1. Amount of time it takes for a diagnosis:
Early detection of Charcot foot in the diabetic means that proper treatment isn't delayed, and this can slow down or stop the progression of Charcot. The issue with Charcot foot is, because it's so rare, especially for doctors that don't see it every day, Charcot is misdiagnosed as other things, most commonly infection. Early detection and diagnosis of Charcot can spare people from getting the most severe foot deformities from Charcot, chronic ulcers, infections, and amputations.
2. Treatment approach from multiple doctors:
Slowing down or stopping the progression of Charcot foot in the diabetic takes a team approach from several doctors. These include the foot doctor or podiatrist, an endocrinologist, and a primary care doctor. We have to be sure that the patient is overall healthy, and that their diabetes is under control in order to tackle fighting Charcot foot.
Treatment Options for Charcot Foot In The Diabetic:
Treatment options for Charcot foot in diabetics depend on the stage of this disease progression and the patient's overall health. While complete reversal is more likely is not possible, the following treatment options can help in managing the effects of Charcot foot:
1. Non-surgical Treatments:
Non-surgical treatment of Charcot foot includes:
staying off of the affected foot
Note: Patients must be diligent about sticking to the treatment plan in order for this to be successful. Otherwise, the foot will continue to break down.
2. Surgical Treatments:
In cases where conservative treatments fail or when foot deformities are too severe, surgery may be necessary. Screws, wires, plates, and other hardware, placed inside or outside of the foot can be used to help stabilize the foot during recovery, and after healing.
Prevention of Charcot Foot in The Diabetic:
1. Regular foot exams:
People with diabetes should be seeing a podiatrist or foot doctor regularly. At these visits, your foot doctor will examine you for signs of neuropathy, foot deformities, or skin breakdown. Again, early detection is key to lowering your risk of developing the foot deformities seen with Charcot.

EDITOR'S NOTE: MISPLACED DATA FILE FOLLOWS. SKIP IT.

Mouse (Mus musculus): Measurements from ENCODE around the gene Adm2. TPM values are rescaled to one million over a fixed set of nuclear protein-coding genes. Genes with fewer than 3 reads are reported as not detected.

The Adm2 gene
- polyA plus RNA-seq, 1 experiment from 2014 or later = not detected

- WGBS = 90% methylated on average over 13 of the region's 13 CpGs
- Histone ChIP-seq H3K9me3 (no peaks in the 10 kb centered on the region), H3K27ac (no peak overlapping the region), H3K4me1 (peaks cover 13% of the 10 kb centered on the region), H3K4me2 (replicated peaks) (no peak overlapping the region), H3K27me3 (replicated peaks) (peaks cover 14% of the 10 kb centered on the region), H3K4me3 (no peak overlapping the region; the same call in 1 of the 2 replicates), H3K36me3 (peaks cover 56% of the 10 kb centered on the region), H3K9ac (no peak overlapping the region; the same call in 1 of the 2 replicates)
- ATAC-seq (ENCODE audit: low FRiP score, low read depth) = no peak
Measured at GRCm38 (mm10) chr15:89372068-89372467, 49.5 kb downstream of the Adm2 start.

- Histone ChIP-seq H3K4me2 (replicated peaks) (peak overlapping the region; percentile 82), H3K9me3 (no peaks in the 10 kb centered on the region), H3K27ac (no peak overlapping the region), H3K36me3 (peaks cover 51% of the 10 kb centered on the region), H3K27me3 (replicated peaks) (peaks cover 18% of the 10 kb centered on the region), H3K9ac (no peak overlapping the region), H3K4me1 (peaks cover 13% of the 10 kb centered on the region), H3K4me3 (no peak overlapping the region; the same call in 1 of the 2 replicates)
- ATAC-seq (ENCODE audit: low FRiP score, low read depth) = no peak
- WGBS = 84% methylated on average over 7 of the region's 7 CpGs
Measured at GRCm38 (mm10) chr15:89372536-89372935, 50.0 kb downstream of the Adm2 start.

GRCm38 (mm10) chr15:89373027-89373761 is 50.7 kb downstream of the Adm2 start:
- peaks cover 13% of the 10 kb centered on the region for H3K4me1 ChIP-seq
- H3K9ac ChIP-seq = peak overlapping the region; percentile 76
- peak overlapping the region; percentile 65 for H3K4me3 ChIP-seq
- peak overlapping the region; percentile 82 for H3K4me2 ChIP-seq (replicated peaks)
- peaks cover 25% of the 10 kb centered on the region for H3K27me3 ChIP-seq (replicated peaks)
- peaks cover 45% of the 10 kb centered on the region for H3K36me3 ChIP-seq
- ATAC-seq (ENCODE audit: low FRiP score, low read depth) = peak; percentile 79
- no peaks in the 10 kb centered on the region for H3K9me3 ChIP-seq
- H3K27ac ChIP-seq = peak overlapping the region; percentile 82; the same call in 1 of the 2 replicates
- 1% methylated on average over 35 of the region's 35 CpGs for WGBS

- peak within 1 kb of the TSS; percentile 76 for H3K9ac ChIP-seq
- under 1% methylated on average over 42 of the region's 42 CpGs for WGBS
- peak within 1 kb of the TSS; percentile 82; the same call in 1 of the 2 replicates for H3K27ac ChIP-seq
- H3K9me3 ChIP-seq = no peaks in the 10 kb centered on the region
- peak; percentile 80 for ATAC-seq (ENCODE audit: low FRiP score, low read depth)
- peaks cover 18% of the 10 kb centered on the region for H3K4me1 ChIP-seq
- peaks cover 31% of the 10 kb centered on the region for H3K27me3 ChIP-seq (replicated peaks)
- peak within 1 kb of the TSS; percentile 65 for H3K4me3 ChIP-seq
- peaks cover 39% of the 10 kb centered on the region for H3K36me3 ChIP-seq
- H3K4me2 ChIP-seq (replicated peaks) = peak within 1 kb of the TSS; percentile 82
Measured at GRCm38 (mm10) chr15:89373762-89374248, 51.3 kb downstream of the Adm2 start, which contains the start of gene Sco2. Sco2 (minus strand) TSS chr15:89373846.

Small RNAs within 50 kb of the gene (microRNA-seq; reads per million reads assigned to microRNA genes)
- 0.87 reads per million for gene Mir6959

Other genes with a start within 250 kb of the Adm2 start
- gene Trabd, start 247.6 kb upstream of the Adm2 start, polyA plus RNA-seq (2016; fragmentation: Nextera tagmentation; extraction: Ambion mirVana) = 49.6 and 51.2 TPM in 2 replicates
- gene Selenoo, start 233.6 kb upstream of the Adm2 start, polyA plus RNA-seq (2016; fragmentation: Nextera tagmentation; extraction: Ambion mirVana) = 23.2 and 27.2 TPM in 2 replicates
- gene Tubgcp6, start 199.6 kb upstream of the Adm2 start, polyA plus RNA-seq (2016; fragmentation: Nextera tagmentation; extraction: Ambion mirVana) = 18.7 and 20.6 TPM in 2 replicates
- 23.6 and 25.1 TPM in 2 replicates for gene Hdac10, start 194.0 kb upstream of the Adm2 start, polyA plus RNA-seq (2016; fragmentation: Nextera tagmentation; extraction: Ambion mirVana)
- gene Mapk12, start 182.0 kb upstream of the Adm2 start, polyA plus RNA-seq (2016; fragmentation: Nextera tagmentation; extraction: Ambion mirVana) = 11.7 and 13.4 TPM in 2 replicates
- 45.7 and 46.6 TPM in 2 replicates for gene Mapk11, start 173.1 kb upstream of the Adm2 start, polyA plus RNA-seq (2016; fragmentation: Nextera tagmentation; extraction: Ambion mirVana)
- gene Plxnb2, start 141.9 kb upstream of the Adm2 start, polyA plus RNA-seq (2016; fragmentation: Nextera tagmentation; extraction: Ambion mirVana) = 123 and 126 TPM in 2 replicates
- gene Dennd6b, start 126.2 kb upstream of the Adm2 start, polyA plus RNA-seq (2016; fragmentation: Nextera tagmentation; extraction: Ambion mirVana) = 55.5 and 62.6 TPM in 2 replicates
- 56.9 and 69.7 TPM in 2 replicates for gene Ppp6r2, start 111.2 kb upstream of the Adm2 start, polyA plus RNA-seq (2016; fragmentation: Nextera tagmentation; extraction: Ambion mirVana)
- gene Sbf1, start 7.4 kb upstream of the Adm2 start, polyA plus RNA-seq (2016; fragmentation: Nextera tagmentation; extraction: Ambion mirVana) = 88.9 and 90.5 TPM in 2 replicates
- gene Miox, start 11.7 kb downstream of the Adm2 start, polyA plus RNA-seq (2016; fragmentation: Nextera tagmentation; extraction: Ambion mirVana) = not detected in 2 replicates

2. Controlling your blood sugar:
Maintaining good blood sugar control is vital for preventing and managing complications like Charcot foot. Consistently monitoring and managing blood glucose levels can reduce the risk of peripheral neuropathy and slow the progression of the condition.
3. Wearing the right shoes:
Wearing the right shoes for diabetic feet will give your feet the support, padding, and protection they need to lower your risk of developing Charcot foot. To learn more about the differences between diabetic shoes, and regular shoes, click here for a blog post from me. And to see some options for diabetic shoes that actually look good, also click here.
4. At-home foot exams and self-care:
Daily foot exams are crucial for diabetics preventing ulcers and amputations. On your daily foot checks, if you notice any changes to your feet, call your foot doctor to make an appointment immediately. We can address and treat any changes before they become disabling, like end stage Charcot foot is. To view my pics for products to make your daily at-home foot checks much easier, click here.
Charcot foot unfortunately is not reversible, but there are treatment options available to slow down or stop its progress in the diabetic foot. Early detection is the key to preventing the disabling foot deformities that Charcot can bring.